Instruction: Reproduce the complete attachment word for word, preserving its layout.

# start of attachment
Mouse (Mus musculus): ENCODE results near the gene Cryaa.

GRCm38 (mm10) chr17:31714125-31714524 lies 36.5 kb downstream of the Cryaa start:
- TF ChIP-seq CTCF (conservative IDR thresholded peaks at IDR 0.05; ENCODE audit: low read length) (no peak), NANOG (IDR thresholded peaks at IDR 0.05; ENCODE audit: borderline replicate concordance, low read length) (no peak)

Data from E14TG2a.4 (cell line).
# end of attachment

Mouse (Mus musculus): ENCODE results near the gene Cryaa.

GRCm38 (mm10) chr17:31714125-31714524 lies 36.5 kb downstream of the Cryaa start:
- TF ChIP-seq CTCF (conservative IDR thresholded peaks at IDR 0.05; ENCODE audit: low read length) (no peak), NANOG (IDR thresholded peaks at IDR 0.05; ENCODE audit: borderline replicate concordance, low read length) (no peak)

Data from E14TG2a.4 (cell line).